Our good friends at Film Movement and Omnibus Entertainment sent a batch of titles for us to check out at UpcomingDiscs. For those unfamiliar with the companies, they mostly release independent and art house titles, so if you’re hoping to find out about the next Michael Bay blockbuster, well, this review most likely won’t be for you. With the titles I’ll be talking about here, the subject matter is a bit on the sexy side, but I wouldn’t go so far to say these are titles that belong in the adults-only section. Both of these titles are also Italian imports, so unless you are fluent in Italian, there are subtitles involved. So for those who have stuck around, let’s go ahead and get right to it.
Cam Girl (Film Movement)
This is a title with a 2014 release date, though I’m not sure how long it has actually been around in the States. The film opens up with Alice (Antonia Liskova), who works in advertising and seems to be good at her job but is unfortunately let go by the company. The job market is tough, and Alice can’t seem to catch any breaks. As it turns out, several of her friends have financial troubles, and after hearing some success a friend has in the webcam business, Alice decides that perhaps she and her friends should join together and start a webcam business for themselves.
The plot pretty much seems like this should be a cheesy soft-core porno, but the filmmakers are really attempting something smarter with a touch of girl-power to it. Unfortunately, this doesn’t work. Alice seems to be adamant about not exploiting the girls despite what they are doing for money, but it seems the filmmakers can’t help themselves by exploiting their cast. Seriously, there is a moment in the film where the girls are dancing in the kitchen in bras and panties and the camera seems to only follow the girls and their barely-covered asses. I’m not complaining, but it just seems a tad hypocritical on the director’s part.
Inevitably things don’t go as planned, and the film dissolves into a bit of a cautionary tale as we see the girls suffer the consequences of living the life of a web model. This could have worked if the writer and director decided to dig a little deeper and spend time with these characters as they face these repercussions. Instead they focus more on Alice, who has the most boring storyline in this film.
Another issue I had with the film is it looks to slick; it appears to be over-lit and manages to lack anything that resembles atmosphere. The look is so flat that it became a constant reminder that this must have been shot on a micro-budget, which isn’t the sort of thing a viewer wants to be thinking about. This is a film that had potential and has some good ideas, but the execution is simply way off the mark.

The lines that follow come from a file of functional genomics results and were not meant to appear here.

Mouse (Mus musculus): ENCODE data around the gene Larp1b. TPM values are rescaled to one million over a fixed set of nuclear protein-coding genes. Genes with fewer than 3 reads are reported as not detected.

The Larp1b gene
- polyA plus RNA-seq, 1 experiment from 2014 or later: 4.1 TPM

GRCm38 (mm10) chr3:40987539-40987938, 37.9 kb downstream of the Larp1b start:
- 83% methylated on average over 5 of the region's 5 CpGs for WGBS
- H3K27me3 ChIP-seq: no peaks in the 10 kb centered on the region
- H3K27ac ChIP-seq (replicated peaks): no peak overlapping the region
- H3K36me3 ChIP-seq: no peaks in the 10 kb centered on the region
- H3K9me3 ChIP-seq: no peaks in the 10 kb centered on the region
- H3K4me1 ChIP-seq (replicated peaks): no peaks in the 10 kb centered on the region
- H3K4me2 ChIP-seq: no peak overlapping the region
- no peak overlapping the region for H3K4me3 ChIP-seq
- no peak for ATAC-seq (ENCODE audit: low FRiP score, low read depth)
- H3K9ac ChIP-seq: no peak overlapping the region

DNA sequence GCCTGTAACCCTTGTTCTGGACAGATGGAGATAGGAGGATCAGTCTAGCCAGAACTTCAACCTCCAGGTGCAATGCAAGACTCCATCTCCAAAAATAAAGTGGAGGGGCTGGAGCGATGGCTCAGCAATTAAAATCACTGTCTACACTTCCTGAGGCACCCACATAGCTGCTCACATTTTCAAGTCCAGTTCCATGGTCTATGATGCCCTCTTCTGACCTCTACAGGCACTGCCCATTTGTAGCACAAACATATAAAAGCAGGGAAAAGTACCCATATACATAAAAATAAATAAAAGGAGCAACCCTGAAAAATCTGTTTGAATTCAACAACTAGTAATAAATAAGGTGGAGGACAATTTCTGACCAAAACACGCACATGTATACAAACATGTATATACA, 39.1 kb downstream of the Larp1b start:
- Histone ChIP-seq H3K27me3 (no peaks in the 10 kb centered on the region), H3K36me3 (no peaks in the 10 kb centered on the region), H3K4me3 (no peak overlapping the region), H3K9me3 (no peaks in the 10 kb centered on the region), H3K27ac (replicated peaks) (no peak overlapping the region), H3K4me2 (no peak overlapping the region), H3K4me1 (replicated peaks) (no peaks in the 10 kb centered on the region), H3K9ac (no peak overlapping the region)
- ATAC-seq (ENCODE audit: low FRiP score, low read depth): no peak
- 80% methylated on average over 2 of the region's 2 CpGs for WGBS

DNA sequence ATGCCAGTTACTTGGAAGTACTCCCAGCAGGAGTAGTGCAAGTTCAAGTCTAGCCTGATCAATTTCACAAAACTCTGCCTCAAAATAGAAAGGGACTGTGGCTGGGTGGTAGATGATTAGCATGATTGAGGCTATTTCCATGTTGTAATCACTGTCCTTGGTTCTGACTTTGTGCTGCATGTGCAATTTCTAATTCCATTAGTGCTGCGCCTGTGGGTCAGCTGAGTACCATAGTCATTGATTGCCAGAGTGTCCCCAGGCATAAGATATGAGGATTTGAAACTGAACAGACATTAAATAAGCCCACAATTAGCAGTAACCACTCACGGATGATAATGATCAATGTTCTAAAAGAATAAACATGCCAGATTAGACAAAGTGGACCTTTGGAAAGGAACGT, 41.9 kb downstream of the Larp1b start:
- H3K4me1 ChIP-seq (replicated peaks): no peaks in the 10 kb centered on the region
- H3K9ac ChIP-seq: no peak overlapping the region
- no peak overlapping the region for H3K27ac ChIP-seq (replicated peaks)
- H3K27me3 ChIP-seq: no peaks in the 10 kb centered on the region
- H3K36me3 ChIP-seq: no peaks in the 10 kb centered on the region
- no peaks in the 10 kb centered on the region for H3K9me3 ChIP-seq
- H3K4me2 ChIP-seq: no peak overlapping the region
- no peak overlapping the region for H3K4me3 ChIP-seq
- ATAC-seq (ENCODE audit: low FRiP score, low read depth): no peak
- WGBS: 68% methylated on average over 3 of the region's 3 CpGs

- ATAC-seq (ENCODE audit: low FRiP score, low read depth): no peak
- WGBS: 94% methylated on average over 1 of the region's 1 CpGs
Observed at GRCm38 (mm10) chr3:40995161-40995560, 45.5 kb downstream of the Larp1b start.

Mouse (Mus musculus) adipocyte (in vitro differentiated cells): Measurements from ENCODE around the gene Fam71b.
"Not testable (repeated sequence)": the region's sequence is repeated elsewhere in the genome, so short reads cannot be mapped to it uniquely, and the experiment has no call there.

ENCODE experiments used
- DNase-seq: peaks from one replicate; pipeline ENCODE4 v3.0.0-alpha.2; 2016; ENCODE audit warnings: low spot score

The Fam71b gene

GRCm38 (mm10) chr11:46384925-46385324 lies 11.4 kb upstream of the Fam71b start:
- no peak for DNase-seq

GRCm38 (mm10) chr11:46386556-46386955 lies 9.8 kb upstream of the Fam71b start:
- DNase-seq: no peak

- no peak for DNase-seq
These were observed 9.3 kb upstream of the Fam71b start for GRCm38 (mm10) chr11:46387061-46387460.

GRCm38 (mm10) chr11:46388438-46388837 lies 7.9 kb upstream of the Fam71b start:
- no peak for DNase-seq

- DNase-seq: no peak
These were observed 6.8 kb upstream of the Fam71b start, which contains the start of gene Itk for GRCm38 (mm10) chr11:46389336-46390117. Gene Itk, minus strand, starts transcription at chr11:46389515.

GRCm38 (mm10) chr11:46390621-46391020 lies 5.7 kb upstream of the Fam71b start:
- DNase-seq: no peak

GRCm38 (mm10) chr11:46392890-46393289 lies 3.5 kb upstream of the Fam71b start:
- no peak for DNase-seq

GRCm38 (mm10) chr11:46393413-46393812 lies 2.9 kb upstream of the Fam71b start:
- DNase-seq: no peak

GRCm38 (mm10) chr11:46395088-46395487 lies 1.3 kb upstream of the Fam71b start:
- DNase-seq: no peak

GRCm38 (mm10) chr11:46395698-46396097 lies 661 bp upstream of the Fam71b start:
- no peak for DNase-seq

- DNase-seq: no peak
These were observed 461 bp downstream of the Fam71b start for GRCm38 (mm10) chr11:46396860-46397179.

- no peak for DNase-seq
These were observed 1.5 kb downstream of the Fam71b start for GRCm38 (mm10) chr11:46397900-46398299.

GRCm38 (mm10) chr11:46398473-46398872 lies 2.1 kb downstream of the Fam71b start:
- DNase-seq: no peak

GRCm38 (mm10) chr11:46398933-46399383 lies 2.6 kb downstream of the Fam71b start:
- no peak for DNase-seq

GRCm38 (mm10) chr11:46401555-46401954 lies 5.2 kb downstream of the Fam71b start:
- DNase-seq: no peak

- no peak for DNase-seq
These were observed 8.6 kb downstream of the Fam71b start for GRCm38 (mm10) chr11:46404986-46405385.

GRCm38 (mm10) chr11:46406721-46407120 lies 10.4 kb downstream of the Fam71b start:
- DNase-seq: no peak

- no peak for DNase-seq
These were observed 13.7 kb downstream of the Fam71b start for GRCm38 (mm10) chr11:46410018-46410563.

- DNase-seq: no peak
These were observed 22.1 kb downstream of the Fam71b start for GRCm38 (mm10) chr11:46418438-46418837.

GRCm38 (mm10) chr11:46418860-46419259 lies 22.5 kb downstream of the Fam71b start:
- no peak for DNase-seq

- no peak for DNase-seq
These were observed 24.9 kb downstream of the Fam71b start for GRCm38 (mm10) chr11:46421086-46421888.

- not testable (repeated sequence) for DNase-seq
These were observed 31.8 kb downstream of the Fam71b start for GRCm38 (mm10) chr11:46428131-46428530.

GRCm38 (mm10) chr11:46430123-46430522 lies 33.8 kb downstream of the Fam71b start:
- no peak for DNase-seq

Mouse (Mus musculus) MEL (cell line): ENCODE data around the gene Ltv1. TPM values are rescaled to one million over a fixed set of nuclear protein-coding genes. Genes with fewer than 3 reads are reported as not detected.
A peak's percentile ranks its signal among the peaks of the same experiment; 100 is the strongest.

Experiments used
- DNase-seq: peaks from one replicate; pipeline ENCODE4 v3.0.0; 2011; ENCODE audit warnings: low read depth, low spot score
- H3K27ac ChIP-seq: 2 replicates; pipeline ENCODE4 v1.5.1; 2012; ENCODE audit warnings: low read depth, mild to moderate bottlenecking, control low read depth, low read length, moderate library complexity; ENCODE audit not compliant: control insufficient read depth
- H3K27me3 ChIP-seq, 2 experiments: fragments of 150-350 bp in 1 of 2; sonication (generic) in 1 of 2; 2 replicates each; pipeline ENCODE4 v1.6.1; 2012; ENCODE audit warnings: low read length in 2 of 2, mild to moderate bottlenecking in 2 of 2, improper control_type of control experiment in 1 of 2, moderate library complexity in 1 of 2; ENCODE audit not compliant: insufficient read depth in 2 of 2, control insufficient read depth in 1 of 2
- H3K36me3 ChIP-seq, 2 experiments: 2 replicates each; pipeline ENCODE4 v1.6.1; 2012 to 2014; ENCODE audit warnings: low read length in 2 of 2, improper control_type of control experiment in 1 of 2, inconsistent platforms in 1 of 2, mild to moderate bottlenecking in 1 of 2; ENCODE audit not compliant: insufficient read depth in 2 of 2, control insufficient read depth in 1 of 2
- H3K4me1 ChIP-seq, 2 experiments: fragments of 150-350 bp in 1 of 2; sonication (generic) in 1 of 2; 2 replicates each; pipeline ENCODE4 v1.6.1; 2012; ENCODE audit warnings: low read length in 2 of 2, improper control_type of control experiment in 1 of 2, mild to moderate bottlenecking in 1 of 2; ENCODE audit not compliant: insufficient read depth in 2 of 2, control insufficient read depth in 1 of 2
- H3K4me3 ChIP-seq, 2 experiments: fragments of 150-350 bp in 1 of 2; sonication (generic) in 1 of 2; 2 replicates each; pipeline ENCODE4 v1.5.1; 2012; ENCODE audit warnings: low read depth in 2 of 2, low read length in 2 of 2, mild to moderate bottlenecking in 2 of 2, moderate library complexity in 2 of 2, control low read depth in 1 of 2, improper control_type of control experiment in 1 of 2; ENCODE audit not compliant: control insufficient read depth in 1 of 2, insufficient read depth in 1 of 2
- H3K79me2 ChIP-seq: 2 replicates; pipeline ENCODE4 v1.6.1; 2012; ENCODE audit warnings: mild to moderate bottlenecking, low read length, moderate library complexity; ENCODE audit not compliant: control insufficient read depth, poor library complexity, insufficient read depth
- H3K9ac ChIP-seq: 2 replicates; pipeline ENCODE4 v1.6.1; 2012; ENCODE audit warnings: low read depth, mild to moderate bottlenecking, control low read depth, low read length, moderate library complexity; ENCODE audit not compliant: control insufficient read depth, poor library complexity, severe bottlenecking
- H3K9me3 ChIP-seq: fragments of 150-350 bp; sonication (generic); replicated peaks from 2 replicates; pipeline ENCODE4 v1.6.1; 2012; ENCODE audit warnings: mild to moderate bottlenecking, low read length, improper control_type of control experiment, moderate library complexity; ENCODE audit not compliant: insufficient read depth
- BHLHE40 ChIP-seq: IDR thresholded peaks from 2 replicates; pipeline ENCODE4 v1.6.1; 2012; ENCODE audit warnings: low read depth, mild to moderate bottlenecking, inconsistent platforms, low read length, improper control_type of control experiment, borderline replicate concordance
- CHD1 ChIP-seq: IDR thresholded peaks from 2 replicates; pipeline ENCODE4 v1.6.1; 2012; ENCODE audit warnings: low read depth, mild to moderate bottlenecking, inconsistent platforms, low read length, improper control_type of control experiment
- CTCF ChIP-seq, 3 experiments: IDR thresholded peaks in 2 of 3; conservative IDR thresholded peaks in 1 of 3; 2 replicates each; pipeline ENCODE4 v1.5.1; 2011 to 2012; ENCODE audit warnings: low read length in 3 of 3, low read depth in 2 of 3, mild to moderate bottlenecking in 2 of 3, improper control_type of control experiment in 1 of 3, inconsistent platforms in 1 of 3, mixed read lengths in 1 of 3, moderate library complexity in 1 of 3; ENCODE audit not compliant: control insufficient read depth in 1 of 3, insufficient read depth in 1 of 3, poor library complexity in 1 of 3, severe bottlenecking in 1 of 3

Film: 2.0 out of 5
Ritual: A Psychomagic Story (Omnibus Entertainment)
This one I have to admit is a bit of a slow burn, but on a technical level the visuals are consistently beautiful from start to finish and reflect how much can be done on a small budget when you get creative with the camera and lighting. This film is loaded with a lot of sexual tension, and some of it will be uncomfortable to watch as we get to follow the relationship between Lia and her lover, Viktor.
We see how Viktor enjoys showing his dominance over Lia, and for the most part she is a very willing participant, though it’s clear she’s abiding it out of her love for Viktor, not because she enjoys being submissive. The film takes us along to her therapy sessions with her shrink, who obviously disapproves of her relationship, but she continues to stay out of love. Though things take a sharp turn when Lia confronts Viktor about wanting to have a child. This I’ll just say doesn’t go well.
I liked the tension we see in this relationship, where as an audience we can clearly see at any moment the potential for violence is there, and it helps keep us engaged and concerned for Lia. So when she decides to go visit her aunt in the countryside, we can support this decision; that is, until we find out that the aunt is something between a witch doctor and a healer in her village.
Considering this was a film adapted from a story by Alejandro Jodorowsky (El Topo) I kind of expected things to go a little further off the deep end, but instead the filmmakers manage to keep this firmly grounded in reality, which in its own way allows the film to stay in some bizarre territory.
As I mentioned, this film is a bit of a slow burn to the point it is basically building up to the film’s final scene. At first I was a little disappointed by this, but the more I got to thinking about it, the more I realized how the film had stuck with me. Is the film a classic? Not by a stretch, but for those who are looking for something a little sexy and a little bizarre, then I’d give Ritual: A Psychomagic Story a shot.
Film: 3.0 out of 5